Dublin Ferry Port is sort of hell-and-gone from the city center.  Our only real option to get there was a bus that the ferry provided.  Another 5 euros each.  More than ten percent of our original fare.  Oh well.  The bus dropped us off at Connolly station, which was conveniently not the train station that we needed to get to Cork.  Heuston station was a half-hour tram ride away.  Another five euros.  Sigh.

We missed the 3:00 train to Cork by about two minutes, but we weren’t particularly worried because the train runs every hour basically all day.  We grabbed some train station food (Maynard’s wine gums, etc.), hunkered down on a bench, and waited to see what platform the Cork train would be assigned.  We waited,

And waited,

And waited,

And at about 3:52 I thought, “Jesus Christ, I’m just going to ask somebody,” and did.  The guy I asked, stand up Irish Rail employee that he was, was pretty pissed by my asking.  About twenty other people had asked him in the last minute, you see.  Perhaps that was because THEY DIDN’T POST THE INFORMATION ON THE BOARD AND WE WANTED TO GET ON THE TRAIN TO CORK.

Platform 10 had, to our great dismay, about a hundred thousand people lined up to get on the train.  Fortunately, the train’s capacity turned out to be about a hundred thousand people.  Sophie and I couldn’t find seats together, but we sat close to each other, and sat down expectant.  We had heard great things about Ireland’s scenery, you see.

Unfortunately, Irish Rail put the train tracks in possibly the most boring part of Ireland, so the scenery was nothing special.  Flat.  Trees.  Flat.  Cow.  Trees.  On top of that, we were informed by the commuters that the train was traveling about half as it should have been.  About an hour later we found out that the reduced speed was a result of broken engines, and disembarked about halfway to Cork to wait for a train that actually worked.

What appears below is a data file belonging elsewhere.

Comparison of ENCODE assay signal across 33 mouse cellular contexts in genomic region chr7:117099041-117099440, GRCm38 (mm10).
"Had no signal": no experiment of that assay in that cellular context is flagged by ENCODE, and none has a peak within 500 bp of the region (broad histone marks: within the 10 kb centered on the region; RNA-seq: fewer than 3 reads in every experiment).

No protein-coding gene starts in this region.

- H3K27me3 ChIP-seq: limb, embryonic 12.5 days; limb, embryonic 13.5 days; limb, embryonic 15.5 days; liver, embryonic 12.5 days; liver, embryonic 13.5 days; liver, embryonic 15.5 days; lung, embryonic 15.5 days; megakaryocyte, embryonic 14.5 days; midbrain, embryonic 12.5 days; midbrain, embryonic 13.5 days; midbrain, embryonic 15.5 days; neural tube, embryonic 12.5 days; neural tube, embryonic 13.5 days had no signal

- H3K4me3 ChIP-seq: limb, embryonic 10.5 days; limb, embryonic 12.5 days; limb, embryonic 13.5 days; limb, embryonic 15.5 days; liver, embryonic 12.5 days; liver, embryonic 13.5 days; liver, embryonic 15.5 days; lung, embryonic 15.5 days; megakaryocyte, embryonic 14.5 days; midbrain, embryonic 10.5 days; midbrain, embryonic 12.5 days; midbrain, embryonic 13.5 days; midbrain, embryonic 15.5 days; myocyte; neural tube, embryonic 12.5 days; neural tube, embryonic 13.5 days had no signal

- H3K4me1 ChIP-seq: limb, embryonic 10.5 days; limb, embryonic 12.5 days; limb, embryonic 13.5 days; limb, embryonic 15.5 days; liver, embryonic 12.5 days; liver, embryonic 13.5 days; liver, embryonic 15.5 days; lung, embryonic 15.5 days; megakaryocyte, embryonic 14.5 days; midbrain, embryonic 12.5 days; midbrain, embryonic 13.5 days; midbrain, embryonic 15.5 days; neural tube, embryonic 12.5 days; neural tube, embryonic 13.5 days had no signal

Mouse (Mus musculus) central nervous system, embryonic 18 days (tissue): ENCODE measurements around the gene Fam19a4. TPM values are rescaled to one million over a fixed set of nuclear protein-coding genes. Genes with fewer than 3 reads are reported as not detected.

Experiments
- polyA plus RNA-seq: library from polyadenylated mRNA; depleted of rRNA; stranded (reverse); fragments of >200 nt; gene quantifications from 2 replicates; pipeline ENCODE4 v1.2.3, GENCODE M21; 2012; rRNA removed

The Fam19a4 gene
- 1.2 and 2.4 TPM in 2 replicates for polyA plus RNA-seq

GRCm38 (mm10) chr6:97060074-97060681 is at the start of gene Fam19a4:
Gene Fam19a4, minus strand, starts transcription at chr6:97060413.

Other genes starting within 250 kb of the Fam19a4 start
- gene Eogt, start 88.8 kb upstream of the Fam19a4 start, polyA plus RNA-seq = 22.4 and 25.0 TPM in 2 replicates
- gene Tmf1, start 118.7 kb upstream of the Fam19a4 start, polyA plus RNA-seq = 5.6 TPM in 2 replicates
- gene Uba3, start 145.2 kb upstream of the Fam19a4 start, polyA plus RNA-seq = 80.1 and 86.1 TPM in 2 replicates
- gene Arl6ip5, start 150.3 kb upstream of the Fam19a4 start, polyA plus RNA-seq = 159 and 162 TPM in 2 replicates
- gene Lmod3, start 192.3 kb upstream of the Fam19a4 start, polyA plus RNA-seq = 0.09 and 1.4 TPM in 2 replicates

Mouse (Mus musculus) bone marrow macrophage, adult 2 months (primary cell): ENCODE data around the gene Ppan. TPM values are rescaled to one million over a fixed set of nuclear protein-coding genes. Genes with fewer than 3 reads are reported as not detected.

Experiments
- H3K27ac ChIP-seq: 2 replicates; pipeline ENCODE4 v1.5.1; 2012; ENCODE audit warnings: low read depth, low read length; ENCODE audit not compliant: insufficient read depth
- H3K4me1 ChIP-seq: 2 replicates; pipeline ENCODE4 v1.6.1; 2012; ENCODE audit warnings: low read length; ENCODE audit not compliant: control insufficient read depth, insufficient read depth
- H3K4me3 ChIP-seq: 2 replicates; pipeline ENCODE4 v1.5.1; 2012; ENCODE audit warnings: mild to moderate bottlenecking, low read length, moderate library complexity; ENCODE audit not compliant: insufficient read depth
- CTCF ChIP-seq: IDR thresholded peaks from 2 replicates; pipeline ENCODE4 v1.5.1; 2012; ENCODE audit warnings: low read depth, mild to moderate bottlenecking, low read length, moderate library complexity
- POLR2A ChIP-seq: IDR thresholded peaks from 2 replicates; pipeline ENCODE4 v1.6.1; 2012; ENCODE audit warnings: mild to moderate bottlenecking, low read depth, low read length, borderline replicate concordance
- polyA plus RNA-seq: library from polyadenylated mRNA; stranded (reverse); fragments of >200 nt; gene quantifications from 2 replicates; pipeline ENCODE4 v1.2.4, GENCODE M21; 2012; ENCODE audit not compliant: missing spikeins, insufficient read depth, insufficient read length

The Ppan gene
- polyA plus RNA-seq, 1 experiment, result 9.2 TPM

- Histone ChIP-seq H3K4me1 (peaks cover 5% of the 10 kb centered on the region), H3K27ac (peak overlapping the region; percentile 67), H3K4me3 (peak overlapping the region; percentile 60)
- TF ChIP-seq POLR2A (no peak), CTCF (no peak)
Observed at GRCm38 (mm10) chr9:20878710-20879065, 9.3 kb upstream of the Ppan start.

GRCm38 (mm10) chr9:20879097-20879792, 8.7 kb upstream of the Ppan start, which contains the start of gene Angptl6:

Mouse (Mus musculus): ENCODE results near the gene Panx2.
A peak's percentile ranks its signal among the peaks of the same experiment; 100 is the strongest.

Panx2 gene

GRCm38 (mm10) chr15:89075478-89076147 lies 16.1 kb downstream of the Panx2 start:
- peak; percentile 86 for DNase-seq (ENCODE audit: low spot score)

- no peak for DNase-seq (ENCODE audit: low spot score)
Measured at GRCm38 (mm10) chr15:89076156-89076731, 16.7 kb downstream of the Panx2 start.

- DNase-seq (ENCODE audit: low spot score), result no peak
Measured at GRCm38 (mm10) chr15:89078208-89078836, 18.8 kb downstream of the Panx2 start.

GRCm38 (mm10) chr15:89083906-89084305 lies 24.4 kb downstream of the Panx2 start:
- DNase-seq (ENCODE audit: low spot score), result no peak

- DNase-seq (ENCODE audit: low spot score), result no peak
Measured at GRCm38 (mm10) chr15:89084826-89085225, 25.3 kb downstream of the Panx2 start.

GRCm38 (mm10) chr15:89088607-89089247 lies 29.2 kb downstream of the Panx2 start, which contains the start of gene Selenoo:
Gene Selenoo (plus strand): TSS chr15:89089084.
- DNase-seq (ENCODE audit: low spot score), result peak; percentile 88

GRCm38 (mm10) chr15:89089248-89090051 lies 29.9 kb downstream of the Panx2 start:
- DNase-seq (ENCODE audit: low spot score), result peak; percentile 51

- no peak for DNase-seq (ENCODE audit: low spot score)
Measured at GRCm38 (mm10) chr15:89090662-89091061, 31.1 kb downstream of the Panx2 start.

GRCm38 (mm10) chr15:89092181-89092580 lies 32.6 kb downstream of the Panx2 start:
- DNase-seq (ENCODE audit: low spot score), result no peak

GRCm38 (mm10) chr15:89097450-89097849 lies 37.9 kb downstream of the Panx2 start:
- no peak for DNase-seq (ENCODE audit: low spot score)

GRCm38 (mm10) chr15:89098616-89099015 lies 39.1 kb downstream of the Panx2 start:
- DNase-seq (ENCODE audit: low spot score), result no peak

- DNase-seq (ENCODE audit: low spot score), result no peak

The train we got was the 5:00 train from Dublin, which was already completely full of people, so Sophie and I had to stand by the door with our giant backpacks and hope that people would get off soon so we could sit.  Eventually we just sat down on the floor and started to read.  We got up when we heard a commotion across the way.

Naturally, the commotion had been caused by a giant poisonous spider.  No one had been bitten, fortunately, but the presence of said ferocious beast (Its body was the size of a two euro piece! Its legs were the length of my little finger! Its malice was unmatched by the fiercest of salads!) forced Sophie and I to cling to each other like orphaned children with our four eyes locked to the tiny hole near the door that the spider had crawled into.  You know the saying, “It’s the icing on the cake?”  This wasn’t the icing on the cake.  This was the tarry mess that BP spilled on the cake.

Sophie has absolutely zero faith in my ability to successfully navigate us to any destination by foot--and to be honest, I can’t blame her--so when we arrived in Cork she immediately decided we were lost even though my map said that our hostel was a half a kilometer away on the same street as the train station.  The map was right, Thank God, and we arrived at the Windsor Inn with no real issues beside gnawing uncertainty for the better part of ten minutes.  The Windsor Inn, it turns out, is more of a pub than a hostel, and in order to get the keys to our room at the top of the stairs we had to inquire at the bar.  Lucky for us, the room was clean and had hot water and so we had no complaints.

A block or so from a hotel was a restaurant, Isaac’s, which claimed to have been voted the best in Cork.  We were totally exhausted at this point and probably would have stopped there even if they had instead claimed to have not killed anyone this month.  Sophie and I decided to share a salad to start.

Sophie’s main was a tasty Indian-spiced lentil soup.  I ordered the fish cakes.  The minute they arrived, I realized something.  “Don’t the Irish like smoked fish?”

I smelled the fish cakes.


My worst enemy in the form of a fried cake.  My appetite suddenly diminished, we paid the bill (bitterly, I might add) and walked the block or so back to our hotel, tails between our legs.  Once in bed we quickly fell asleep, haunted by dreams of fish and smoke.